If you look at the entire product line of Wampler Pedals you will see a plethora of overdrives that often emulate famous amps. Some gear heads out there call these (A.I.A.B.) or for the non-initiated – Amp In A Box. So what is an “amp in a box” type of pedal good for and how is it used? While there is no right or wrong way to use an A.I.A.B. pedal – I want to tell you about the two ways I personally use them.
My personal favorite way to use an amp in a box type of pedal is - as a tone shaper. For example, lets say that I am using a Vox style of amp and some other pedals for a gig. That’s a great a tone. But being guitar players – after 4 hours of hearing the same tone at a gig – you might want something different – or in my case, you just get bored. This is where I introduce tone-shaping pedals to my pedal board. With something like the Black 65 or the Tweed 57 I can effectively help shape the tone of my current amp to help emulate those tones. This is a cool way, for me at least, to help create different tonal options for songs that might be very different from one another.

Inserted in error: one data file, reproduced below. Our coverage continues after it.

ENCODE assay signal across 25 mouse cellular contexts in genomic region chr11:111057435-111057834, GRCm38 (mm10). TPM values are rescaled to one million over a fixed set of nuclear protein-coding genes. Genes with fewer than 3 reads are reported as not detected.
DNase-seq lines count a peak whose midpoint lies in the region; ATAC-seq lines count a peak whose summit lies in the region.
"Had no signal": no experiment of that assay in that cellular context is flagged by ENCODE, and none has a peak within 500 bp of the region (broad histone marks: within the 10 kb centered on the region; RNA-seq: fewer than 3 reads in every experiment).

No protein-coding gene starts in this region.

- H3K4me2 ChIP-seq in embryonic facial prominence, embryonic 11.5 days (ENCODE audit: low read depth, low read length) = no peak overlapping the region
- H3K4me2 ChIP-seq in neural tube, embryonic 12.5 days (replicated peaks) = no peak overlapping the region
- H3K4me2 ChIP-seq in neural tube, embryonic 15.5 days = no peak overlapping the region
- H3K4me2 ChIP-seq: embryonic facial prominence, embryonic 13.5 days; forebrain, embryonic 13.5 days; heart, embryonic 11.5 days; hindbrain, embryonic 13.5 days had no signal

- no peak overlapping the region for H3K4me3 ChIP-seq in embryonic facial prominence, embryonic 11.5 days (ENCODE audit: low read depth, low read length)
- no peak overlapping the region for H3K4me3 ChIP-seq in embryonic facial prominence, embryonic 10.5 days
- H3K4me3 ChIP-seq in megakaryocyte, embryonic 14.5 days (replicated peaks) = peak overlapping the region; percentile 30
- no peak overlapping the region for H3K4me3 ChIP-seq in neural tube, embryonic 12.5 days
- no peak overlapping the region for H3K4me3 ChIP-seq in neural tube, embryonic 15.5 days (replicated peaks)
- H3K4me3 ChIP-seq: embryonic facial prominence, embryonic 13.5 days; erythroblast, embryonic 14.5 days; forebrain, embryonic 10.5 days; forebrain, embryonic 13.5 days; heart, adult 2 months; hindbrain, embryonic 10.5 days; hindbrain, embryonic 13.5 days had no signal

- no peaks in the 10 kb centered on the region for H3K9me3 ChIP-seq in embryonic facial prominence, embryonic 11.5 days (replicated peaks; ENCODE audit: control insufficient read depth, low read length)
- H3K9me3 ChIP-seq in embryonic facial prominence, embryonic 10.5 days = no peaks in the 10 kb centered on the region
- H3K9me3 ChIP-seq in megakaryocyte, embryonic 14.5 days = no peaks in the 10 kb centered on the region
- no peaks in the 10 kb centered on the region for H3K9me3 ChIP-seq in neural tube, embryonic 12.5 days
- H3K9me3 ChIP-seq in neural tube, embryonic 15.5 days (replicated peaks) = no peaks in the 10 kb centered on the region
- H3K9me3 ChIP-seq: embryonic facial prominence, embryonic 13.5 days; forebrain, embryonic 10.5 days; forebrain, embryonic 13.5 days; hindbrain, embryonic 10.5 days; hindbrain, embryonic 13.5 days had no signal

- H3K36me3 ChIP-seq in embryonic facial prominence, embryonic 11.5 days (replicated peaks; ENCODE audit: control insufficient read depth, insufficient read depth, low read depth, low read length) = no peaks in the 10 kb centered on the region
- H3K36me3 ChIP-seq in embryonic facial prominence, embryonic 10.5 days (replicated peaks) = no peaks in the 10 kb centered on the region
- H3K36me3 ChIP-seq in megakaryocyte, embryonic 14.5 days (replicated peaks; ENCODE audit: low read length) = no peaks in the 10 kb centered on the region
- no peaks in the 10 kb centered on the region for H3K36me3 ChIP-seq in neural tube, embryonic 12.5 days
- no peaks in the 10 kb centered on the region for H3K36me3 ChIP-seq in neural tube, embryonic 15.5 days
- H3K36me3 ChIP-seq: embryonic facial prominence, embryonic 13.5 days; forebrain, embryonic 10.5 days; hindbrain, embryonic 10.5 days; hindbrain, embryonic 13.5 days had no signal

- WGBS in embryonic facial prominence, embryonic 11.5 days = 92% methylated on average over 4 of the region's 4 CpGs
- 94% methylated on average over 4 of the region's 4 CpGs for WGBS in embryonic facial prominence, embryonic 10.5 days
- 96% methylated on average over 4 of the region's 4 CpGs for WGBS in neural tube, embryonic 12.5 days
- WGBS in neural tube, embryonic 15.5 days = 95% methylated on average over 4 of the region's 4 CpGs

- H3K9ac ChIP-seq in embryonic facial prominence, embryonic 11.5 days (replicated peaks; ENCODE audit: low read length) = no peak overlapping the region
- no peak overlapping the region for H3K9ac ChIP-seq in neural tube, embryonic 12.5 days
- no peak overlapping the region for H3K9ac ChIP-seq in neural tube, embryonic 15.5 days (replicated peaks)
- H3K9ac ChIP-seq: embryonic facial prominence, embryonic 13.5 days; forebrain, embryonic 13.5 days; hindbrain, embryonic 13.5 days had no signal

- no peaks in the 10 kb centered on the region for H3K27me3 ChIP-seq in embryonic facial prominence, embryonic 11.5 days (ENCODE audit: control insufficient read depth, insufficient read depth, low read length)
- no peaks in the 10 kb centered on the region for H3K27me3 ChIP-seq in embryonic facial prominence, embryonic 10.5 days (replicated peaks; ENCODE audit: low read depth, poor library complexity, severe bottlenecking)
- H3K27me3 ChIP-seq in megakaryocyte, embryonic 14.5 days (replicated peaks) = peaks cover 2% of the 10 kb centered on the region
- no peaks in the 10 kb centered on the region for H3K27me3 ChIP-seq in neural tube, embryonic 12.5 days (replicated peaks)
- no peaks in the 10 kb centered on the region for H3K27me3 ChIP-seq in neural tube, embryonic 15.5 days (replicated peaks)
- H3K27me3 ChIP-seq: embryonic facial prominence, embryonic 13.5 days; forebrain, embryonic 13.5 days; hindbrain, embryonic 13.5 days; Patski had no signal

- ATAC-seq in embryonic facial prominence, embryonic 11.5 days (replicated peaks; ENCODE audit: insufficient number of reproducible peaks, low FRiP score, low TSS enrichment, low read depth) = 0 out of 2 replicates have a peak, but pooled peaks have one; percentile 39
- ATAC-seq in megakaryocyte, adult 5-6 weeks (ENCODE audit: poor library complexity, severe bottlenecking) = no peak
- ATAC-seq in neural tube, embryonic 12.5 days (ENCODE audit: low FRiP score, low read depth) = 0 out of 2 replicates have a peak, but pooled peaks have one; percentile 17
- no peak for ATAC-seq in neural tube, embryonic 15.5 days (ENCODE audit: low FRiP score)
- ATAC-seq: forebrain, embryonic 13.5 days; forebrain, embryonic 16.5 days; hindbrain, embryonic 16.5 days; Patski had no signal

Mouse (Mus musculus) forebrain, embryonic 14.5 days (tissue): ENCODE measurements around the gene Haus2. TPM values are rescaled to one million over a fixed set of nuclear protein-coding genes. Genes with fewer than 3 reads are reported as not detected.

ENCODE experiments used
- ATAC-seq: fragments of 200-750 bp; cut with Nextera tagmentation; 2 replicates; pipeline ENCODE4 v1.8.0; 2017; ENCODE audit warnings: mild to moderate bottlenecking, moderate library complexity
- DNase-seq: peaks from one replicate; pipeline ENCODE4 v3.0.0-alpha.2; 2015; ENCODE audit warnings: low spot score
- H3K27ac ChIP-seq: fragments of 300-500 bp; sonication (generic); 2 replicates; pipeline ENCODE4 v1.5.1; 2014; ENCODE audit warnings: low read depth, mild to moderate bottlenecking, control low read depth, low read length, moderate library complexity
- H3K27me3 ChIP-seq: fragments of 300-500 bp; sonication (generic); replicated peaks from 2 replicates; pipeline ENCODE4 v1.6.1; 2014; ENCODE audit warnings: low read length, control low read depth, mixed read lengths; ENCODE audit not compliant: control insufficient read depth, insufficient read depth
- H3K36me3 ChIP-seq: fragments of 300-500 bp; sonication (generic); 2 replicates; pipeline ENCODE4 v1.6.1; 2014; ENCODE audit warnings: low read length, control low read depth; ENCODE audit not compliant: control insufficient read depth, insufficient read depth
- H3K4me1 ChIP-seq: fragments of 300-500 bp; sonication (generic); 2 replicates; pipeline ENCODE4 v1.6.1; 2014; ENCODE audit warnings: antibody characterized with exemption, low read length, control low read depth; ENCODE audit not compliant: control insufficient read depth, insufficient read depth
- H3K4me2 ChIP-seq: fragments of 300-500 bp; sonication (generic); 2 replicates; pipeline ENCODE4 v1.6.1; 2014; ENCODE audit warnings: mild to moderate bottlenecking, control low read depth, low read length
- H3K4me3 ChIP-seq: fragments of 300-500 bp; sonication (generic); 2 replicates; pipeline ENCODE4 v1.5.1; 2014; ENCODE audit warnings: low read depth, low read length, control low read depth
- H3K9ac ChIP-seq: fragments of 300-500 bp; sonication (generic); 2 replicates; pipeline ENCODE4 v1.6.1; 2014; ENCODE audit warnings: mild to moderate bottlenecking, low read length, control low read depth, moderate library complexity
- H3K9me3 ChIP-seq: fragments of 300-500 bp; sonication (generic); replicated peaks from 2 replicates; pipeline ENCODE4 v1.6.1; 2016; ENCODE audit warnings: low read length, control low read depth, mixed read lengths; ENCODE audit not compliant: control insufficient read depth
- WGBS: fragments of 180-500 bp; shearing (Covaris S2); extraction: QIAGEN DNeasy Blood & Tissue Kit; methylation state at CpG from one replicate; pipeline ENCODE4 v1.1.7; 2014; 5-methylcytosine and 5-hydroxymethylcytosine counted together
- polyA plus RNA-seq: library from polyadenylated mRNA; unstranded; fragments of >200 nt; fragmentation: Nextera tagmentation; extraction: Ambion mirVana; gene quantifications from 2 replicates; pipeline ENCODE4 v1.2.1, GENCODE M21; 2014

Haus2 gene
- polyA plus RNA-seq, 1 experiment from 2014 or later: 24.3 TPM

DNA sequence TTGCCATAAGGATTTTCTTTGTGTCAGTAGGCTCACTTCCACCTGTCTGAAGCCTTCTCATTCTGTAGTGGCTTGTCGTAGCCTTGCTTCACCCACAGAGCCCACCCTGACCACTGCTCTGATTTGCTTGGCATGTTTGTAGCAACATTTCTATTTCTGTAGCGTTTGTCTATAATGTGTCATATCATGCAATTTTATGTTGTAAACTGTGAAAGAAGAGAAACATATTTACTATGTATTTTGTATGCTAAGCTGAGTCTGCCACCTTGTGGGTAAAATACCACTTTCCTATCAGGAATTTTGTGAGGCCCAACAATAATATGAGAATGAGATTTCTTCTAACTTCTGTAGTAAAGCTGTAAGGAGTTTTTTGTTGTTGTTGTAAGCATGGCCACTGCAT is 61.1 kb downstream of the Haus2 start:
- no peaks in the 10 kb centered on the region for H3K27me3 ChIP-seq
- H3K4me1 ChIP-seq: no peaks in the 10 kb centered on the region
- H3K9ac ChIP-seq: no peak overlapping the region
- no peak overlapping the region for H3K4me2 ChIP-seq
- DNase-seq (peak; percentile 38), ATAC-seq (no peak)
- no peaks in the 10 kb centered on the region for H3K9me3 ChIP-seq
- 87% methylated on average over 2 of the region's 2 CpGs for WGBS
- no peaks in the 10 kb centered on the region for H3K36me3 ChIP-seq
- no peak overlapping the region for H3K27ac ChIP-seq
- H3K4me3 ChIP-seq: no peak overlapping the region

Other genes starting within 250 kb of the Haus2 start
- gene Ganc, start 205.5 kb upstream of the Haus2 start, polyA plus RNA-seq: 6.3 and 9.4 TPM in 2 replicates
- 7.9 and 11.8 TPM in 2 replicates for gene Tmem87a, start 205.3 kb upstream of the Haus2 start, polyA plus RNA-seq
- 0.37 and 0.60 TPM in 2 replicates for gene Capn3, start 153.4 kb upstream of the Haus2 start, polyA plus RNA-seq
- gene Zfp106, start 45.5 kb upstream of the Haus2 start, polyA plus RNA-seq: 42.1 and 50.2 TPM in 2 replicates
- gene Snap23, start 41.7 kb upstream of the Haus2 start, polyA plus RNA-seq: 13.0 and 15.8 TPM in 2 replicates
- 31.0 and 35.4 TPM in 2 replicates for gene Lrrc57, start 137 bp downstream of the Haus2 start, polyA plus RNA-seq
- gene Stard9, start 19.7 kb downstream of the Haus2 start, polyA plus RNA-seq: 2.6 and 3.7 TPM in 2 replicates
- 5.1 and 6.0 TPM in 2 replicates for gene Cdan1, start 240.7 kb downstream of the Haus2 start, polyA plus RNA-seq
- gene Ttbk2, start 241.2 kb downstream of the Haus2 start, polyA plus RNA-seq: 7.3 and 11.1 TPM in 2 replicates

When using an A.I.A.B. type pedal as a tone shaper you can create more in-depth layers of tone by stacking different boosts and gains with it. You can stack dirt pedals either before or after it to make your rhythm tones a little chunkier or to add just something extra to your leads/ solos.
The second way to use an amp in the box type of pedal is to use it as a gain stage. An A.I.A.B. can help you create some monster lead tones when you crank it up after your boosts or gain/dirt pedals. Essentially, this method would be very similar to running your favorite dirt pedal into an amp that has been cranked up!
You can also stack multiple A.I.A.B.s together to help create some interesting tones. Again, there is no right or wrong way to use amp in a box type of pedals, these are just two ways that we personally like to use here at Wampler HQ. So get out there and experiment!